One of the most common questions I get from my clients is whether they can recover their legal expenses for having to defend a meritless case. The short answer is that in most cases, no.

That may seem unfair, especially when the Plaintiff’s claims are weak. Plaintiffs may file lawsuits just to get a quick settlement, hoping the defendant would rather settle on the front end instead of incurring costly litigation expenses.

The rule that each party is responsible for its own legal costs is known as the “American rule.” Under the American rule, litigants are required to pay their own attorney’s fees regardless of who wins the case. In contrast, the English rule requires the losing party to pay the prevailing party’s legal fees.

In Tennessee, the American rule has been the standard since at least 1948 when the Tennessee Supreme Court ruled that there is no inherent right for the prevailing party to have its legal fees paid by the opposing side.[1] The American Rule’s history traces even further back than that.

The reason for the American rule is that parties should not be discouraged from going to court by the threat of incurring not only their own legal fees, but also the other party’s fees if they lose the case.

However, the American rule is only a default, and there are numerous exceptions which allow the prevailing party to recover its legal costs. Just as Tennessee law is clear that there is no inherent right to recover legal fees, Tennessee law also allows the winning party to recover its legal fees from the losing party if that right is provided by contract, statute, or principles of equity.

For example, many of the litigation cases I handle involve claims for unfair or deceptive practices in business transactions under the Tennessee Consumer Protection Act (“TCPA”). The TCPA allows the prevailing plaintiff to recover its legal fees if the defendant engaged in prohibited acts listed in the TCPA. The right to recover legal fees is not one-sided, as the TCPA also allows the defendant to recover its legal fees if the plaintiff’s claim was frivolous, without legal or factual merit, or brought for the purpose of harassment.[2]

Also, many of the contracts I deal with in the litigation context have fee-shifting provisions. For example, I recently had a settlement agreement which contained a provision allowing the prevailing party in an enforcement action to recover its legal fees. Other common examples include mortgage agreements which require the mortgagee to pay legal costs incurred in foreclosure proceedings. Credit card agreements also require the credit card holder to pay legal costs incurred in collection efforts. These contractual provisions, which shift the burden of legal fees to the losing party, are generally enforceable.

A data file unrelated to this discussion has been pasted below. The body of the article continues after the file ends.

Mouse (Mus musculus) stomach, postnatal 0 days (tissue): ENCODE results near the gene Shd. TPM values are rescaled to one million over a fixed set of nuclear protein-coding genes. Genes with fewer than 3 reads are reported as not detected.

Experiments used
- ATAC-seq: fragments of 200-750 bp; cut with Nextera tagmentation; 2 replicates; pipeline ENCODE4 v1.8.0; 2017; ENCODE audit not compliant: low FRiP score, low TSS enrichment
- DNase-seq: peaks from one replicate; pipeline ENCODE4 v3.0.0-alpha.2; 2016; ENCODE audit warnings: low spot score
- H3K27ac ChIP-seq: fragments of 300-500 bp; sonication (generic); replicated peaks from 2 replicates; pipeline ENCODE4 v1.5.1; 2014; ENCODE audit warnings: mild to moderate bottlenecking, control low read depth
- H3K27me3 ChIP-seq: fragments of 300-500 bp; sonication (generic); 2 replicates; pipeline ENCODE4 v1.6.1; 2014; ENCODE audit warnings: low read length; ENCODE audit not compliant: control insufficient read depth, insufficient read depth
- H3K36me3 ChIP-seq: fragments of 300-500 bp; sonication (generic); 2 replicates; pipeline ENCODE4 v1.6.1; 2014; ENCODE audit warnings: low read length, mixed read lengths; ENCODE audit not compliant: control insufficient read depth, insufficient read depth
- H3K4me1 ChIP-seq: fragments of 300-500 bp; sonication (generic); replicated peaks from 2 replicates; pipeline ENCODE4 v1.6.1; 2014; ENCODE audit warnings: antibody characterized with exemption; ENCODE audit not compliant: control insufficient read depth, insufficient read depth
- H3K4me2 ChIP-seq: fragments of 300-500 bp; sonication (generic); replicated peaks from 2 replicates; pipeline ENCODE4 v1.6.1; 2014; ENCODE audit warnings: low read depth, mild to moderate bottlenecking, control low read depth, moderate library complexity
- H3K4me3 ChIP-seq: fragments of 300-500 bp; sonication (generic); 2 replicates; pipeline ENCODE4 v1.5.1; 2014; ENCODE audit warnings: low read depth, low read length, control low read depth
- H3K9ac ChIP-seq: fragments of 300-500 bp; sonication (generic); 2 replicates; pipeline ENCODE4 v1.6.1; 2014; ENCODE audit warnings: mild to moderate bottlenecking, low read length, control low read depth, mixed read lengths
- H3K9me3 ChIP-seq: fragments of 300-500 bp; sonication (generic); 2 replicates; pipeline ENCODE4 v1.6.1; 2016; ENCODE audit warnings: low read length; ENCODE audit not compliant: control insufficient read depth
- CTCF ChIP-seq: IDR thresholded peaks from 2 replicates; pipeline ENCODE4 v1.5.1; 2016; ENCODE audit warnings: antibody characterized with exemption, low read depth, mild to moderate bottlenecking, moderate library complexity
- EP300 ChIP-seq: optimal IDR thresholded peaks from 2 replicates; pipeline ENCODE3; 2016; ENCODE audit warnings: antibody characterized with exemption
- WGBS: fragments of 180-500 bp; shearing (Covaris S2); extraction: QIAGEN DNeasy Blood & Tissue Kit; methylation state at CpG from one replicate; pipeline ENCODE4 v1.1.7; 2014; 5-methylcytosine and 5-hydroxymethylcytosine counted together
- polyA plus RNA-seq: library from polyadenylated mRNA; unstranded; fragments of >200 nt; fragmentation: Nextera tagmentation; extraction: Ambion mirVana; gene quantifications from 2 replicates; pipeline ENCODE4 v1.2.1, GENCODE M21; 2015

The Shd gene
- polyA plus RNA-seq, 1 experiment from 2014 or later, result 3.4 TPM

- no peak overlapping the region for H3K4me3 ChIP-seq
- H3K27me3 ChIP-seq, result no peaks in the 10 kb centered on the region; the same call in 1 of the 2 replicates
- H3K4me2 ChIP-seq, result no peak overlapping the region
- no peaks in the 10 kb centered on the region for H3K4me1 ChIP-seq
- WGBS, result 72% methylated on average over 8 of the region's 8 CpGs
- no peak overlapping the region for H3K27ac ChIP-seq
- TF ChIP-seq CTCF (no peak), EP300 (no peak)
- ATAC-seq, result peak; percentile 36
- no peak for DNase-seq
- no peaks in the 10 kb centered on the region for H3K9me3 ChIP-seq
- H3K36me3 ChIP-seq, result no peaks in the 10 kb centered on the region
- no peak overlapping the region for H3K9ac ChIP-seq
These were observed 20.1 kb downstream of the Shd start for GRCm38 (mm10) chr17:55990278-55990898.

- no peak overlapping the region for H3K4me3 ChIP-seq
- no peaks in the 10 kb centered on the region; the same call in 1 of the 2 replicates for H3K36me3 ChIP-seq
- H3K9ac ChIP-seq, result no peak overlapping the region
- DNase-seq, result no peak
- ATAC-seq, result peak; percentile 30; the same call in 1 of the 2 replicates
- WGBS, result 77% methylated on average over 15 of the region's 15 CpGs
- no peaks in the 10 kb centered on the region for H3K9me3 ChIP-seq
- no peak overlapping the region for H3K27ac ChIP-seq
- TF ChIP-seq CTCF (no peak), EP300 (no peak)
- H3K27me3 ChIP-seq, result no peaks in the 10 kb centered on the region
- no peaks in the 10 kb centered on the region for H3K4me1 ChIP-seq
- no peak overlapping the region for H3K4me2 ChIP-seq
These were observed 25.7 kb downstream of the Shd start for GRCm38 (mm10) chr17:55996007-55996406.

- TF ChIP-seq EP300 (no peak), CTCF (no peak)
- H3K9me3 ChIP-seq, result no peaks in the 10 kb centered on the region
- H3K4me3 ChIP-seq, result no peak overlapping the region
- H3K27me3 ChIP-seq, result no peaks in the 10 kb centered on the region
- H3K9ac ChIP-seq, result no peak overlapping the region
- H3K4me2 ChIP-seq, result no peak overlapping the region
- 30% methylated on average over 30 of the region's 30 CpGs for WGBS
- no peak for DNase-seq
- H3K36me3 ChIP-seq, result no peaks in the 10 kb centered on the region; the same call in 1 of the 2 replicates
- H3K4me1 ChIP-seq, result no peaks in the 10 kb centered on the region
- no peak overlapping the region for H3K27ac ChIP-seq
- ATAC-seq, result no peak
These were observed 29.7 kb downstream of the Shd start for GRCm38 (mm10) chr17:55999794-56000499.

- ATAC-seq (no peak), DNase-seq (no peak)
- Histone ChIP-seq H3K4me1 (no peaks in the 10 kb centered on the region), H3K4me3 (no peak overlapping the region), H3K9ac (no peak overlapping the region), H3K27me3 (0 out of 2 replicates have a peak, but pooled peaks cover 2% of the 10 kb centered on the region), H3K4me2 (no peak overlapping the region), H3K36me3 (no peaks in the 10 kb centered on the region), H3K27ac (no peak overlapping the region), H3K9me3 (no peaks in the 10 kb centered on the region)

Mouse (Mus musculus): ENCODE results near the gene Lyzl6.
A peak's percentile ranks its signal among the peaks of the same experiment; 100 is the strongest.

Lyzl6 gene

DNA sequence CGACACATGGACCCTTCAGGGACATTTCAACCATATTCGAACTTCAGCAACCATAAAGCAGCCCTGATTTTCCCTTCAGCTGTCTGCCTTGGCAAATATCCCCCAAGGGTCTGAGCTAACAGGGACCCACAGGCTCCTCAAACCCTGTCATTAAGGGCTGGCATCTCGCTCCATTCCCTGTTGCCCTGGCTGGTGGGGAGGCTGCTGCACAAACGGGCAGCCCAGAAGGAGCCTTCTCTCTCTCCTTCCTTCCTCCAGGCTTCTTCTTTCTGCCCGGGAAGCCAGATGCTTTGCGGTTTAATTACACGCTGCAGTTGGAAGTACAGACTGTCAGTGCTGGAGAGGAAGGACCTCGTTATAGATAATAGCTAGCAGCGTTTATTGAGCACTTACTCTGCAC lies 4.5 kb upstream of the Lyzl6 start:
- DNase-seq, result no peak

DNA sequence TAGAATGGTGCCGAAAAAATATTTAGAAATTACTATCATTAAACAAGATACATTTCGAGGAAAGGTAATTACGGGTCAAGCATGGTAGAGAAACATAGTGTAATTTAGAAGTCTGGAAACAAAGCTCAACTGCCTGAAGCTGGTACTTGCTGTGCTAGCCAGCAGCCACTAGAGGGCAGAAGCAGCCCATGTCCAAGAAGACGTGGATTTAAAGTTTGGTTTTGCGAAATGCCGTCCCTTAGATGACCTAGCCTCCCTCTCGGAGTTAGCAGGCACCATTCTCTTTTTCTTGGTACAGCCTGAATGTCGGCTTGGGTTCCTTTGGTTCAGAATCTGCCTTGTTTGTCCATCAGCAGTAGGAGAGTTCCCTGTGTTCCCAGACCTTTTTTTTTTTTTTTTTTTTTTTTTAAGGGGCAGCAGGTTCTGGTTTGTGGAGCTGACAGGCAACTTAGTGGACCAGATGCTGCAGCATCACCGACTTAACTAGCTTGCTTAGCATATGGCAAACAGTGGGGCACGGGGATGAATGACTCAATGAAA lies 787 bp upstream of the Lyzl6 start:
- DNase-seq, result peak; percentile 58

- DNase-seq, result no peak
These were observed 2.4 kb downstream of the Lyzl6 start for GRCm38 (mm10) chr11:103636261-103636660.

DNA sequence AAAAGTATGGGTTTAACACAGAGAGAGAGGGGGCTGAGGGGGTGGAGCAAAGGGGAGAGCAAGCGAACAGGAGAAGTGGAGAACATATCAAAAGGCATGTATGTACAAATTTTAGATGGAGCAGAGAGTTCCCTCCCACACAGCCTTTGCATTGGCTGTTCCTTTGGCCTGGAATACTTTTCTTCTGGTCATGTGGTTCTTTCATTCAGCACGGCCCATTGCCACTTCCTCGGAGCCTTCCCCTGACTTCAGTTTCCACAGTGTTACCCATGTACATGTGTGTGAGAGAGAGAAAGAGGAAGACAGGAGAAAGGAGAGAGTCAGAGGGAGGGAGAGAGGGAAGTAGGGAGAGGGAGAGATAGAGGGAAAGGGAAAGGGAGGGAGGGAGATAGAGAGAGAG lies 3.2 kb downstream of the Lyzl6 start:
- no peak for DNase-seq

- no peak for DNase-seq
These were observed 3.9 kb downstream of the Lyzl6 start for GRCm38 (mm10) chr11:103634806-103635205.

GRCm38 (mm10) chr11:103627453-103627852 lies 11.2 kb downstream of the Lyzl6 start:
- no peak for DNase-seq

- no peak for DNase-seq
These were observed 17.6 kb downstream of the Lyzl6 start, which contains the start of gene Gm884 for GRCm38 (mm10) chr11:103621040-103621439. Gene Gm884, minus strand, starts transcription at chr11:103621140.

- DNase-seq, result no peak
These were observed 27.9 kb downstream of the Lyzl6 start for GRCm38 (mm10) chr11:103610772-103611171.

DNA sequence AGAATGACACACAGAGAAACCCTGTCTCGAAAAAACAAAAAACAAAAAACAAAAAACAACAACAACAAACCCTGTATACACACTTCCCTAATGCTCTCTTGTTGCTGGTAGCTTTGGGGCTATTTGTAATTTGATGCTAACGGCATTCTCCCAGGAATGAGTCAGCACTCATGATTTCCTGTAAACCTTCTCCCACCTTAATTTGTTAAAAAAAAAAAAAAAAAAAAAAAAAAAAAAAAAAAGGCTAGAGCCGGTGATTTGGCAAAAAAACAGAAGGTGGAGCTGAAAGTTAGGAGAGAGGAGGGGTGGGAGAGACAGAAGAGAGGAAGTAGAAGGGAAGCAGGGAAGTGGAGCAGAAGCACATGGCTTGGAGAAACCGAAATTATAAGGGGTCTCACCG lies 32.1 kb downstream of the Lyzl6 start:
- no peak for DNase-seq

There are also some grounds for requiring a party or its attorney to pay legal fees for abusing the litigation process. For example, a court may sanction a party or its attorney with the other side’s fees for filing papers for improper purposes, such as harassment; for making unwarranted claims or defenses in pleadings; or for making factual allegations that have no evidentiary support.[3] A court may also award legal fees against a party or its attorney for abusing the discovery process during litigation.[4]

(In a recent case[5], however, the Tennessee Court of Appeals held that the general sessions court does not have the authority to impose attorney fees against a party as a sanction for bringing a frivolous action. In that case, the court held that unlike courts of record, the general sessions court lacked any statutory authority or inherent authority to award legal fees for improper behavior.)

Business litigants, whether plaintiff or defendant, should always be aware of the potential for getting tagged with the other side’s legal fees. Though Tennessee follows the American rule, which requires each side to bear their own litigation costs, there are numerous exceptions to that rule. These fee-shifting, prevailing party rules are found in numerous statutory and contractual provisions, and in most cases they are enforceable. Any litigation strategy should always consider the chance for increased exposure by fee-shifting provisions.